San Diego's Dueling Transportation Plans Under Fire
You are listening to midday edition. On my sour. The regional transportation plan will be loaded on standby this San Diego associate who of San Diego. The ideas to get more people out of cars and by using icicles and walking. To environmental groups say sandbag plan clashes with this San Diego goals with this climate plan. Joining me in the studio is Nicole, she is the executive director for the climate action can be. Welcome. Hello. It's good to see you today. Policy Council welcome. A little later we're going to be hearing from to San Diego officials on this topic. Let's start out over here. Scumbags original plan didn't have specific data on the number of people expecting to commute on bike or public transit the plan. How did you come up with the numbers? These numbers that we found worse and tags own numbers. The climate action plan for San Diego encourages them to meet goals by Wike biking are taking chance. It is not for the areas within a half-mile of transit. They only publish it for the regionwide, not within the narrow set of places near transit.@Circulate, we look at that and we want to know the answer. We did a public read card access and asked San Dag to not run the numbers based on the criteria that was Kurt current with the action plan. We published it in a report. What did you find? We found that there was a according to San Dag, that their regional transportation plan will have considerable less people walking biking and taking transferred that is required by the city of San Diego action plan. Coal, you say based on the datacom it is mathematically impossible for the city of San Diego, to achieve its transit and active transportation goals with the transportation network that paper he is planning, how does that make the goals impossible to achieve -- achieve? There is a gap with a vision that San Dag has with the vision. From our perspective, we want to make sure the two agencies understood that this disparity existed. They need to start talking to each other, leveraging resources, and find a solution. We have heard that there has been positive momentum. Or has been conversations to help both of us move forward together and hopefully we can work in tandem to achieve success. While that is a positive note then, the city goal of 50% in the transit areas, what are we talking about? The transit priority areas are a half-mile radius around transit stations or high really good bus quarters. Israel or bus quarters. Of -- Okay. We are trying to get folks out of cars. 50% of the residents in those areas, we want them to bike what are going transit. That's a big goal. Is that realistic? Absolutely. Especially when you look at more urbanized areas. Is looking at the central quote -- postal core where there is population density and there are more opportunities to work close to where they walk anyone alternative transportation. The city Council is not expected to vote later this year. At the San Dag bore, their vote is next week. What does that do for the chances on the city planned? We are still 100% behind action plan. Our main issue and release the report was to spur conversation. It was to spur consciousness about the disparity and to make sure that those two institutions communicated. What we are saying they aren't communicating successfully. We wanted to way -- raise the profile of the issue. We think there will be a new way forward and we will be able to achieve the goals that the city has. How would you like to see San Dag change if we want to meld these two? What we've been asking for from San Dag is to meet the city halfway. The city has these goals . They want to encourage more biking and transit. San Dag , we want them to step forward and help address that. One of the primary ways they can do that is to make the transit projects that are already in their plan, to occur earlier and they are the planning. There are a bunch of great trolley improvements that are plan. A lot of which aren't going to be built for 20 years. 20 years is too long to wait. We have been asking San Dag to see what it can do to bring those projects into earlier periods. San Dag says, rephrasing, it doesn't do much . What is your response? At first they said that they could do any changes to basic. Then they recently just yesterday, or the day before, showed a model of what it would take to bring projects forward to earlier periods the plan. On every metric it had better performance than the current plan that they put forward. They actually can do this, it has better outcomes. The question is for us, is how do we get them to do that? If not this plan them for a regional quality of life plan? Is that a lot better? Visited big chance? It depends. Is 100 times less carbon be omitted a big change? I would say that it is. I will interject that actually San Dag has modeled an early transit strategy that identifies in the downtown area, in the central coastal region comment in North coastal region comment that we can get more. That is exactly where we need to invest the resources. Just given some of the changing messages from San Dag with in the past we, I would say that the report has been a success. Finally, the mayor and it Council and the San Dag board and management team is working together to find solutions. A little bit of time left on her segment. The San Diego reps, are they going to support this San Dag plan? There is an interesting conflict . It is unclear. We will be talking about the two written representatives. It is unclear on how they're going to vote. At the end of the day, we are looking at positive movement for. Regardless of the vote next week, we want to make sure that again they are coordinating resources and making sure the city reduces their carbon footprint. We are going to take a break and we are going to hear from to San Dag officials. It is 230 and you are listening to KPBS . Welcome back to midday edition on KPBS. I am Mark -- Mike Sauer. We will continue with the San Dag -- KPBS plan. Welcome. -- KPBS , Gary. Thank you Mark. Let's start with you Gary, we have heard from an EMR malice and if they do cities transportation goal are out of whack. 50% boost in getting cars -- getting folks out of cars. What is your response to that? I think it is important to note that the plan that the city is working on is based on our path. It is the areas where tran -- San Dag is already citywide. Our system will help build along with what the city does. A very quick example, if we look at the light rail that we are going to build up in the La Jolla. On opening day, it is going to have a lot more capacity. We have -- as we change directed, ours is the foundation. We want to identify how we can scale the numbers that. It is not conceivable that our numbers are out of whack. Our numbers are based on what we know today. We already see over the last 20 years that San Diego has changed a lot as what it thought it would look like and what looks like today. Is there going to be enough city transit there as we move on? Back I think the key is that it can scale up. Is like the light rail line. It is not going to be full on day one. But you built the foundation of the transportation system and it will allow you to scale up or down to meet the actual demands. Circulate San Diego, the calling on San Dag to face the plan to help the city region's goal, San Dag looked into refacing. What did you find? They assess to do quite a bit of work. What if we brief face the projects and the results were that in order for us to re-phase things, it takes things out of balance. If we move project, move money from one project to another, we have to lemonade a project which is very important. Plus there are certain realities for the time it takes to get a project done. There is design work, as well as the construction, what we found is that a good balance is the timeline that we put together. Let's talk about the plan itself, what investment is San Dag making in public transit and making it easier for people to get to work on foot and bike in your 2050 plan? The bottom line is that about $100 billion investment over the next 35 years, what that buys this is by new trolley lines, 10 or 12 PRT lines, 20 new rabbit lines, to intermodal centers, vices increase service on the coaster along the coast, the second busiest real quarter country day, it increase the risk on the center in North County. That is a pretty extensive package. Is a bus route where we are using the managed lanes that we are building on the road. I think it's a good example where the buses get a priority so that we can make and give traveler let's say a very competitive choice on how he or she gets downtown if that is where they are going. There a rapid bus that gives them a priority treatment city don't get how -- caught up in the normal congestion. What are some of the challenges and coming up with a regional plan like this where you have to deal with San Diego and all of the surrounding area? There are a variety of competing interests. There are a variety of different goals that we need to achieve. We are going to growing million people between now and 2050. We are going to create new you living units, we're going to have 500,000 jobs. We have greenhouse gas goals to accomplish. We know that some people want to use transit as a bus. Some people used trolley. Some people are going to drive. There are going to be different kinds of Carson future. There is going to be different types of fuels being used in the future. Is a moving target. We're trying to put the things together and meet the demands of 18 communities in the county. As I said earlier, it is a significant balancing act. We are dealing with the a trench culture here in Southern California. For any regional planner, that is the difficult thing. We love our cars. It is also about giving San Diego people choices so that you have a choice. Whether it's biking or walking or you make public transit, you have to figure out what is going to work for you. I do have an electric car. One thing I did want to say was in Europe, one of those pressures to get folks to public transit, it is much higher and more realistic. Gas pricing with the damage that it does with the environment here, we still have low gas prices and their following. It works against what we are trying to do. Those are the issues that are way beyond the court troll -- control of the city or county or regional government. It is way out of our control. I'm not going to get into cap and trade and all of that. Let me ask you about what the current plan does to meet the state's targets to reduce greenhouse emissions. We have to target. Those targets are seven and 13% reductions per capita. Plan is coming for the board to get us to 40% reduction and 20% reduction. This plan is coming for and it exceeds the targets by a fair number. The board is planning to vote next week on original plan. Are you seen support from the board? I would wait for the board votes and see where we are at. The board has been very engaged. This is been board driven. We have aboard the spent three years putting the plan together. They have gone through a full process to get to this point. This is not something that is brand-new the board. They have been working on it for three years. We have been working on this for three years. We have been working with North County on and they are concerned and East County in downtown. Is a balancing act to take care of the best we can for all their needs of the region. The environmental impact report for San Dag transportation plan faced some legal challenges. What did you take from that experience to improve the environmental impact report with the current plan? There was a lot more assessment in the document. There was a health assessment that was more robust than we did last time. The alternatives that we look like or more robust. The board chose to use the executive orders as a threshold of significance. That is one of the contentions that is before the Supreme Court today. We have taken steps to strengthen the environmental document to provide more disclosure to the public and to everybody about what this entails. As I mentioned earlier, it is a moving target. Things change in a change rapidly in energy feel. We update these plans. The next one is coming in five years time is that right? By law all we are required to update every four years. The first five years the plan, the stuff we are actually spending money on? That is pretty solid stuff. When you look at a long-range plan, every five your income at that you look at in the future, who knows? Technology will change. Conditions will change. We update these every four years. It gives our board and the reason -- region a chance to adjust. Stuff will get reviewed many times. We are going to see if the meeting of the discussion of that. We have seen environmental groups way and. The public, pay attention to this comment they watch regional plans. You want to comment before you go? Over the last three year -- three years we have been all over the region where people tell us what their concerns are. On the RTP, we have some thousand comments. Is that right? People really do pay attention. It is hard for anybody to get their mind around two or three decades out, that is the point of San Dag . That is what it is about. You expect you will get a lot of comment before the next vote here in the next meeting? There has been a public process to go through a three-year process. You don't just get this and put it on the streets for the public to react. We have workshops. We have outreach. We have focus groups. We have ways to get in hard to reach communities with organizations that help us do that. Over that three-year period, we have gotten 7000+ comments. We expect on Friday for Comet is not uncommon when these come up, you will have a long line of speakers that will have a lot of input and a lot of things to say. The board will take this into account. We are out of time. I have been speaking with board chair and Jack Dale, and San Dag director. Thanks to you both. Thank you.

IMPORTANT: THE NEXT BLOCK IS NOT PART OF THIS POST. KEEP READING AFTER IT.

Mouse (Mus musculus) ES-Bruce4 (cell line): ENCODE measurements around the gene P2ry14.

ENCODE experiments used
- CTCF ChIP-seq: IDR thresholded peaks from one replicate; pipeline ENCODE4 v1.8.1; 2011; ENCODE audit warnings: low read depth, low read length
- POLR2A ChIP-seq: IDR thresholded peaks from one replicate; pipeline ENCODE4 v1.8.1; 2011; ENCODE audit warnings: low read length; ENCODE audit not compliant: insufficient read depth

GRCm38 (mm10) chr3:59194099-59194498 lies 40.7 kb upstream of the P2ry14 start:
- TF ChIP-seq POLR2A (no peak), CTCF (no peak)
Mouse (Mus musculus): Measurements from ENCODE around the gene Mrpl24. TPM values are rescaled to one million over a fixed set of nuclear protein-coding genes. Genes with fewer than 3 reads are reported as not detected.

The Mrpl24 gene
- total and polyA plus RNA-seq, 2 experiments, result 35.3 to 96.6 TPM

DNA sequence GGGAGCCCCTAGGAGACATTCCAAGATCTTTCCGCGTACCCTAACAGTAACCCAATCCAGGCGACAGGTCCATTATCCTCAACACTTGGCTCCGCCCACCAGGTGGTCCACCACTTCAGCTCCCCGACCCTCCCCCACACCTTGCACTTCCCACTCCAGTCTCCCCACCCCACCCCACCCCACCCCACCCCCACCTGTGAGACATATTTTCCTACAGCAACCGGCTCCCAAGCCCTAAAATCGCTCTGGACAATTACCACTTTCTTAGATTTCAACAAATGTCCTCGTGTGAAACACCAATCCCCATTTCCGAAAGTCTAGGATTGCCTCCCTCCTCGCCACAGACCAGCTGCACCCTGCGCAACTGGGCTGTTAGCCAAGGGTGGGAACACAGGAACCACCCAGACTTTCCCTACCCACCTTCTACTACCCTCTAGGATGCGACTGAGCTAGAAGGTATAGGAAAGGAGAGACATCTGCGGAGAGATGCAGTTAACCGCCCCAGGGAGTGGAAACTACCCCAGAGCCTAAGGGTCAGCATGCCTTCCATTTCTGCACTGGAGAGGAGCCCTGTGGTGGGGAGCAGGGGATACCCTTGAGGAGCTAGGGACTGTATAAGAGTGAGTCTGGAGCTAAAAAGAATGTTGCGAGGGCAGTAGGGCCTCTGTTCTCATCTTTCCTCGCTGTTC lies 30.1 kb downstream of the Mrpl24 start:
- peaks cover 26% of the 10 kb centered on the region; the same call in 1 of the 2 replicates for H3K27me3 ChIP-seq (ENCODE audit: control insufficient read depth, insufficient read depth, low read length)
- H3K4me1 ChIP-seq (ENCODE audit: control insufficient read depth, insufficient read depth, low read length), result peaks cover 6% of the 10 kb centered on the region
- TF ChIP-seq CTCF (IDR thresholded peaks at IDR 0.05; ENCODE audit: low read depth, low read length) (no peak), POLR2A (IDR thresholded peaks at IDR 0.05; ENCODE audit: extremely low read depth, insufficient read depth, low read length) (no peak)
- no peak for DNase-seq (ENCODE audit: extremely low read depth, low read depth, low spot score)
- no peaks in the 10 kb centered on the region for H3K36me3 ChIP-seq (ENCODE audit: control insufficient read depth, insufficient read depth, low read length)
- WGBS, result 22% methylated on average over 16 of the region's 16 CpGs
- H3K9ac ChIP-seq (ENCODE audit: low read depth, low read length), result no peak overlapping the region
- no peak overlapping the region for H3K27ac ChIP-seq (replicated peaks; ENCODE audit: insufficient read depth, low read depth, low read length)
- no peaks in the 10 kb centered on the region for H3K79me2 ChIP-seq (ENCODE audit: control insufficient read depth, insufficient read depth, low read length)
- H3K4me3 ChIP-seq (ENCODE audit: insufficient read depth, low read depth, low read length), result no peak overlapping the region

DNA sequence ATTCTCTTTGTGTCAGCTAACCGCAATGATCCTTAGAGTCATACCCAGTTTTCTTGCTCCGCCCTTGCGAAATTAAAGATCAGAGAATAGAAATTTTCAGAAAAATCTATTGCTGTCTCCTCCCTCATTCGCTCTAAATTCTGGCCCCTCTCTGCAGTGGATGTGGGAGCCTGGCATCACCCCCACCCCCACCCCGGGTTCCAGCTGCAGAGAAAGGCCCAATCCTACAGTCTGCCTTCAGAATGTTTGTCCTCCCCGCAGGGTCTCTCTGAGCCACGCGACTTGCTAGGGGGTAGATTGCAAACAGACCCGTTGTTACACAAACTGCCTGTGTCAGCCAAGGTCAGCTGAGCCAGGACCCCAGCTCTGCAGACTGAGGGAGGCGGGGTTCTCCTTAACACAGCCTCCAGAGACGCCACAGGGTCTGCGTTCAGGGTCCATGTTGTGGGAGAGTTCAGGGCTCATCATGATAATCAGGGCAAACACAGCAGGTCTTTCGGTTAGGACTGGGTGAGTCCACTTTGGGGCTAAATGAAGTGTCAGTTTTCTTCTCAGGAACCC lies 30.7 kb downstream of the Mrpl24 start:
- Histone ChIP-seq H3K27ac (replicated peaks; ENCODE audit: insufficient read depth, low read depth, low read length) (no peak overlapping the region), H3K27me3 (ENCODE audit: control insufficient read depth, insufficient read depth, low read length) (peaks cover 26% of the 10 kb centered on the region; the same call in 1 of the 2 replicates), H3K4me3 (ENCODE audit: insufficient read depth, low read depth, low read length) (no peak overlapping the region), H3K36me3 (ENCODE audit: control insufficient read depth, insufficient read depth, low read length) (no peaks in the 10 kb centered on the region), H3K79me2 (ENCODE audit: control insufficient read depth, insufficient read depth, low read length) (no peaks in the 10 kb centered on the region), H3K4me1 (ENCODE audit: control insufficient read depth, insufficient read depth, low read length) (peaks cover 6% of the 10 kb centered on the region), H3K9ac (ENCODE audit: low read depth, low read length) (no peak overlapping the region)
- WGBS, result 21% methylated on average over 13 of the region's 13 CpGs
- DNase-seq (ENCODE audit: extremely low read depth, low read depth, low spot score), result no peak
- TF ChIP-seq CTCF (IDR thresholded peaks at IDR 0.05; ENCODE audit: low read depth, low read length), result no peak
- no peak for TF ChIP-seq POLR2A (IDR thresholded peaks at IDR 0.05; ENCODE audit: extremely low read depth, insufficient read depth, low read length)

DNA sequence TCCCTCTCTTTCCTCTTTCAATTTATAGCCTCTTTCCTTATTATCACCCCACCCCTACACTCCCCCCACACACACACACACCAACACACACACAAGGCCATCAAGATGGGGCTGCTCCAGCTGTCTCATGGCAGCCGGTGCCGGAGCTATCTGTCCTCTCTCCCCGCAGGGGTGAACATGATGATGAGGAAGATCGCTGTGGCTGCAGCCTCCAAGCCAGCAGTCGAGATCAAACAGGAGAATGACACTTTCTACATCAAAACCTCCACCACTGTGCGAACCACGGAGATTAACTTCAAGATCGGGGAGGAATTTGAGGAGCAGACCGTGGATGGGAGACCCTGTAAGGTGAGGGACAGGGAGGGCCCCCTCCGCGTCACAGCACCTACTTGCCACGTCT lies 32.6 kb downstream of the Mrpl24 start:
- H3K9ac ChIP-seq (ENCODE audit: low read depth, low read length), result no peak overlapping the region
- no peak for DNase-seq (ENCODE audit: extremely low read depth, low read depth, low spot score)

A report co-authored by San Diego environmental groups finds a disconnect between the city of San Diego's Climate Action Plan and SANDAG's regional transportation plan.
In the report, New Climate for Transportation, Circulate San Diego and the Climate Action Campaign said they used SANDAG data to compare the goals for the number of residents commuting by walking, biking and taking public transit by 2035 in the city of San Diego. The city's Climate Action Plan goal is to have 50 percent of city residents who live in the transit priority area commute by foot, bike or transit by 2035, while the goal of the transportation system in SANDAG's San Diego Forward plan is for 15 percent to commute without a car.
"We don't have any qualms with the specific projects that they have identified for public transit and active transportation," said Nicole Capretz, executive director of Climate Action Campaign and co-author of the report. "We're challenging the phasing of the projects."
Capretz said she is calling on SANDAG to work with the city to help meet the climate goals of the Climate Action Plan.
Gary Gallegos, executive director for SANDAG, said the San Diego Forward plan does just that.
"We work closely with the city so the high priority transit areas the city is wanting to work on are based on the investments we're going to make," Gallegos said. "(It's) roughly a $100 billion investment over a five year period and the city will then build on those because land and other regulations that the land use authority have are a driver for the city's plan so they will help the city achieve their goals."
SANDAG's board will vote on whether to approve the San Diego Forward plan on Oct. 9.
Capretz, Gallegos, Colin Parent, policy counsel for Circulate San Diego, and Jack Dale, board chair for SANDAG and a Santee City Councilman, will discuss the report findings and transportation plans Thursday on Midday Edition.